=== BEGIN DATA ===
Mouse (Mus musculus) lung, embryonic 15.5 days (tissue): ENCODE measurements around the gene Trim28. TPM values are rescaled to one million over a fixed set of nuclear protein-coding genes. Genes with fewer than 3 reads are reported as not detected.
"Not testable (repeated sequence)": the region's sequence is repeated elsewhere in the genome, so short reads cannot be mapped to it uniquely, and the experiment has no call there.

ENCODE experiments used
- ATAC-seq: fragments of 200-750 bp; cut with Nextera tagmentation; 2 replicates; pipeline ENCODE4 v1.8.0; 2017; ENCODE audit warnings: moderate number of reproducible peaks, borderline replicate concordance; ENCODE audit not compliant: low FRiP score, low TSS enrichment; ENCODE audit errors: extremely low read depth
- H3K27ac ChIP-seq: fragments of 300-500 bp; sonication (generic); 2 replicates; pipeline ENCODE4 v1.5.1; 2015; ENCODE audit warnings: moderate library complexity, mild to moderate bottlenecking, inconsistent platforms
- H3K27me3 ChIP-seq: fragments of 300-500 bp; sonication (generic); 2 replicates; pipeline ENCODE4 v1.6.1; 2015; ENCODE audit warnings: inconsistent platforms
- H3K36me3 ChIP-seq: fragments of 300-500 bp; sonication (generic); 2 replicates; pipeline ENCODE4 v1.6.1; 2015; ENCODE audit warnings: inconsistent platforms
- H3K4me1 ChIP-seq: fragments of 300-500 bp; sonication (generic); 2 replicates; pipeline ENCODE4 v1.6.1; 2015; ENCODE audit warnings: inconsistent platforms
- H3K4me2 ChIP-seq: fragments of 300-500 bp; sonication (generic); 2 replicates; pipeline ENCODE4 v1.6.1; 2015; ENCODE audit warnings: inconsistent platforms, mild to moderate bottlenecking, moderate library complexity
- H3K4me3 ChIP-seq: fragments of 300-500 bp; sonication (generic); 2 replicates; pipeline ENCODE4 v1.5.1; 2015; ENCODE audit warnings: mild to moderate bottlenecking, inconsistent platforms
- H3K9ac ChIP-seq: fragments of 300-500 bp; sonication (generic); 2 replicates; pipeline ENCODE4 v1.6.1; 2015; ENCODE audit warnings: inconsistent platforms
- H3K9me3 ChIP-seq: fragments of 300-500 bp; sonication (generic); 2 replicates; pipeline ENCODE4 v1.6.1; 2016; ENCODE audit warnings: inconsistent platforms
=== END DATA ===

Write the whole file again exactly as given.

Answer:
Mouse (Mus musculus) lung, embryonic 15.5 days (tissue): ENCODE measurements around the gene Trim28. TPM values are rescaled to one million over a fixed set of nuclear protein-coding genes. Genes with fewer than 3 reads are reported as not detected.
"Not testable (repeated sequence)": the region's sequence is repeated elsewhere in the genome, so short reads cannot be mapped to it uniquely, and the experiment has no call there.

ENCODE experiments used
- ATAC-seq: fragments of 200-750 bp; cut with Nextera tagmentation; 2 replicates; pipeline ENCODE4 v1.8.0; 2017; ENCODE audit warnings: moderate number of reproducible peaks, borderline replicate concordance; ENCODE audit not compliant: low FRiP score, low TSS enrichment; ENCODE audit errors: extremely low read depth
- H3K27ac ChIP-seq: fragments of 300-500 bp; sonication (generic); 2 replicates; pipeline ENCODE4 v1.5.1; 2015; ENCODE audit warnings: moderate library complexity, mild to moderate bottlenecking, inconsistent platforms
- H3K27me3 ChIP-seq: fragments of 300-500 bp; sonication (generic); 2 replicates; pipeline ENCODE4 v1.6.1; 2015; ENCODE audit warnings: inconsistent platforms
- H3K36me3 ChIP-seq: fragments of 300-500 bp; sonication (generic); 2 replicates; pipeline ENCODE4 v1.6.1; 2015; ENCODE audit warnings: inconsistent platforms
- H3K4me1 ChIP-seq: fragments of 300-500 bp; sonication (generic); 2 replicates; pipeline ENCODE4 v1.6.1; 2015; ENCODE audit warnings: inconsistent platforms
- H3K4me2 ChIP-seq: fragments of 300-500 bp; sonication (generic); 2 replicates; pipeline ENCODE4 v1.6.1; 2015; ENCODE audit warnings: inconsistent platforms, mild to moderate bottlenecking, moderate library complexity
- H3K4me3 ChIP-seq: fragments of 300-500 bp; sonication (generic); 2 replicates; pipeline ENCODE4 v1.5.1; 2015; ENCODE audit warnings: mild to moderate bottlenecking, inconsistent platforms
- H3K9ac ChIP-seq: fragments of 300-500 bp; sonication (generic); 2 replicates; pipeline ENCODE4 v1.6.1; 2015; ENCODE audit warnings: inconsistent platforms
- H3K9me3 ChIP-seq: fragments of 300-500 bp; sonication (generic); 2 replicates; pipeline ENCODE4 v1.6.1; 2016; ENCODE audit warnings: inconsistent platforms